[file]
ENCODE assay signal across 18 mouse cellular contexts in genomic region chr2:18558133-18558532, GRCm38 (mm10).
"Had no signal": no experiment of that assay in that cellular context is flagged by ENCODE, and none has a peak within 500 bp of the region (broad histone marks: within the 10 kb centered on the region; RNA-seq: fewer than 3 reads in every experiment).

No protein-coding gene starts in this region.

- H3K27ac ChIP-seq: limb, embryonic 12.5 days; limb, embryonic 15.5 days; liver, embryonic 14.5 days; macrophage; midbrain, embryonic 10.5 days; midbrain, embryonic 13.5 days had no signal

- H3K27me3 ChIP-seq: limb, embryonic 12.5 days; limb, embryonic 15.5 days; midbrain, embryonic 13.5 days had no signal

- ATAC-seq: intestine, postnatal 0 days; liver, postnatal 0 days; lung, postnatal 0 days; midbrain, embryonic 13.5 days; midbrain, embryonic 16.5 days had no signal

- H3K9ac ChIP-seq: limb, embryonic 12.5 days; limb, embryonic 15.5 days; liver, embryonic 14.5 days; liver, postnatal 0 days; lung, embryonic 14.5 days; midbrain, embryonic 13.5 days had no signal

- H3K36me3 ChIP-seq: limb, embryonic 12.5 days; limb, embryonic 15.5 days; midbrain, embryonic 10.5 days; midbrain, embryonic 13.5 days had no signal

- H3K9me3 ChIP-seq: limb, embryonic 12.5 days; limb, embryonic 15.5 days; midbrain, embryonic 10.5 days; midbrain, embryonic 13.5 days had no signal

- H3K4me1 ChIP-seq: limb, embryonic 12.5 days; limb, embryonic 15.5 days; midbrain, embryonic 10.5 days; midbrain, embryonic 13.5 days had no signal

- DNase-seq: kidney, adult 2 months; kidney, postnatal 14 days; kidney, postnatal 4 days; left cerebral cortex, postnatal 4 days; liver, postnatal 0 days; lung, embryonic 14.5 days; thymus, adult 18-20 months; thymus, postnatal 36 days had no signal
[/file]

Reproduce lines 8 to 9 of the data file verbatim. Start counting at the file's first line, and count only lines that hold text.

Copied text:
- H3K36me3 ChIP-seq: limb, embryonic 12.5 days; limb, embryonic 15.5 days; midbrain, embryonic 10.5 days; midbrain, embryonic 13.5 days had no signal

- H3K9me3 ChIP-seq: limb, embryonic 12.5 days; limb, embryonic 15.5 days; midbrain, embryonic 10.5 days; midbrain, embryonic 13.5 days had no signal